- Shrimp farming is one of the biggest industries in Vietnam, and the government is pushing to expand it, having announced plans last year to boost exports from $3 billion in 2016 to $10 billion by 2025.
- But there are significant environmental problems associated with current farming methods, which contribute to deforestation, erosion, land subsidence and rising salinity levels that are threatening the stability of the entire Mekong region.
- The Vietnamese government and a range of international development partners are working to improve the way the country farms shrimp, with an emphasis on small-scale operators.
- However, the reality is that most farmers are reluctant to change.
|Lessons learned from the strategic mainstreaming of ecosystem-based adaptation (EbA) was a good foundation for Việt Nam to prepare for climate change. — Photo tuoitre.vn|
HÀ NỘI — Lessons learned from the strategic mainstreaming of ecosystem-based adaptation (EbA) was a good foundation for Việt Nam to prepare for climate change, according to Dr. Nguyễn Thế Chinh from the Natural Resources and Environment Strategic Institute.
Dr Chinh was speaking on Tuesday at a workshop reviewing a project on the subject. It was held by the Institute for Strategy and Policy on Natural Resources and Environment in collaboration with the German Development Co-operation Agency. The event marked more than three years of productive collaboration.
The Euro 4-million (US$4.9 million) project funded by the German Society for International Co-operation (GIZ) worked with the Vietnamese Government to mainstream ecosystem-based measures into pilot models in Hà Tĩnh and Quảng Bình provinces.
“After three years of implementation, the project evaluated the vulnerable ecological situation in Hà Tĩnh and Quảng Bình provinces,” Chinh said.
“The project also helped to set up a national plan of land use for 2016-2020, and an updated action plan for climate change preparedness until 2020 in the provinces,” he added.
The EbA project aims to support efforts in the strategic mainstreaming of ecosystem-based approaches into national policies on climate change adaptation, land-use and development planning.
EbA has been identified as an effective adaptation measure given that Việt Nam is heavily affected by the adverse effects of climate change.
Climate change vulnerability assessments have been conducted at both provincial and commune levels to introduce appropriate EbA solutions for implementation in the selected provinces.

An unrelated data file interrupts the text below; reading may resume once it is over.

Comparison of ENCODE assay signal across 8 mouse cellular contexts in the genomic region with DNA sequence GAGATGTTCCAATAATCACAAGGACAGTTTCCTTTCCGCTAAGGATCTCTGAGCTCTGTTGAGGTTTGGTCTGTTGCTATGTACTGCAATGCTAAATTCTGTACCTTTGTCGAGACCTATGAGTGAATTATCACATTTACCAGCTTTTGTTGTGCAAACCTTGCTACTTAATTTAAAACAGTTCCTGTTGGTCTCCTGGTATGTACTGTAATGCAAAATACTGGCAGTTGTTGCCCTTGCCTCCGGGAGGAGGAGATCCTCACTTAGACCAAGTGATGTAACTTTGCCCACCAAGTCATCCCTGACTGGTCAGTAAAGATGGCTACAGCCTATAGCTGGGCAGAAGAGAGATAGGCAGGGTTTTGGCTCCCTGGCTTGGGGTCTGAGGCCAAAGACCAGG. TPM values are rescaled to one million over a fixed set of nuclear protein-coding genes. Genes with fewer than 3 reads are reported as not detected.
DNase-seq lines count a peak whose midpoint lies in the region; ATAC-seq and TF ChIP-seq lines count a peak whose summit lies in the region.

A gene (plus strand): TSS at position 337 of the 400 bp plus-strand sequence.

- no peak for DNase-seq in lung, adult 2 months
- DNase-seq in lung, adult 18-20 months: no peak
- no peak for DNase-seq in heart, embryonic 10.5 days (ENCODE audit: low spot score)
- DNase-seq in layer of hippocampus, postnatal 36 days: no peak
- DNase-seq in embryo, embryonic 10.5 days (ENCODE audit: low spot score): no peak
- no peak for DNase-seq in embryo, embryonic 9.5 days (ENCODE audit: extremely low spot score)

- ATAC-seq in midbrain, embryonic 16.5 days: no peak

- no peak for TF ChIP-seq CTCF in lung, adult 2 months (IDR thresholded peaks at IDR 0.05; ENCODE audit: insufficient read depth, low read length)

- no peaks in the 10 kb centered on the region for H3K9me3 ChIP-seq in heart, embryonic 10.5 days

From 2016, the project began pilot EbA activities in coastal areas suffering erosion and sand movement in Quảng Bình Province by planting and rehabilitating coastal forests in combination with livelihood activities, such as cattle-raising, fresh- water fish farming, and vegetable cultivation.
In Hà Tĩnh, the project piloted EbA approaches in a mountain ecosystem under drought conditions, enriching natural forest by using indigenous plants, oranges and pineapples grown in contour lines – plus bee-raising.
The two areas selected for the pilot EbA approaches shared common characteristics. Firstly, the communities in both areas showed real enthusiasm to participate; and secondly, they lived in areas suffering from difficult economic conditions, with limited access to the technologies required for agricultural production.
Strengthening the capacity of stakeholders at central and local levels was a key aspect of the project.
To improve knowledge and the sharing of information on EbA measures and activities, the project organised a series of training workshops on mainstreaming them into the development planning process.
The project also focused on mainstreaming EbA into the climate-change-adaptation legal framework by supporting Government agencies. For example, the Department of Land Management will implement strategic environmental assessments to collect inputs for revising national land-use planning for 2016-2020; the Department for Planning Management will mainstream EbA and climate-change issues into developing the Planning Law; and the departments of Natural Resources and Environment of Hà Tĩnh and Quảng Bình will mainstream EbA into the updated Provincial Climate Change Action Plans to 2020.
Ivo Litzenberg, GIZ expert, said after three years of implementation, the two provinces had cleaner water resources and a healthier ecological system which was less vulnerable to climate-change impacts.
Land erosion was also reduced, which helped local people produce rice crops on slopes, said Litzenberg.
The project had also helped local people understand the importance of production thast was less harmful to ecological systems, he said.
Meanwhile, according to Phan Lam Sơn, deputy head of Hà Tĩnh Province’s Natural Resources and Environment Department, the project helped people become aware of main reasons for climate change, such as improper use of natural resources, waste discharge and polluting the environment.
Việt Nam was assessed as one of nations worst affected by climate change.
If the sea water level rise by one metre, 40 per cent of land area in Cửu Long (Mekong) Delta, 11 per cent of land in the Hồng Delta, and 3 per cent of land areas along other coastal regions would be submerged.
About 10-12 per cent of population would be affected and losses would account for 10 per cent of the country’s GDP, said experts.
Understanding the consequences, the Government has issued several legal documents to deal with the situation, including a National Programme on Climate Change Preparedness, National Strategy on Climate Changes, National Strategy on Natural Calamity Reduction by 2020. — VNS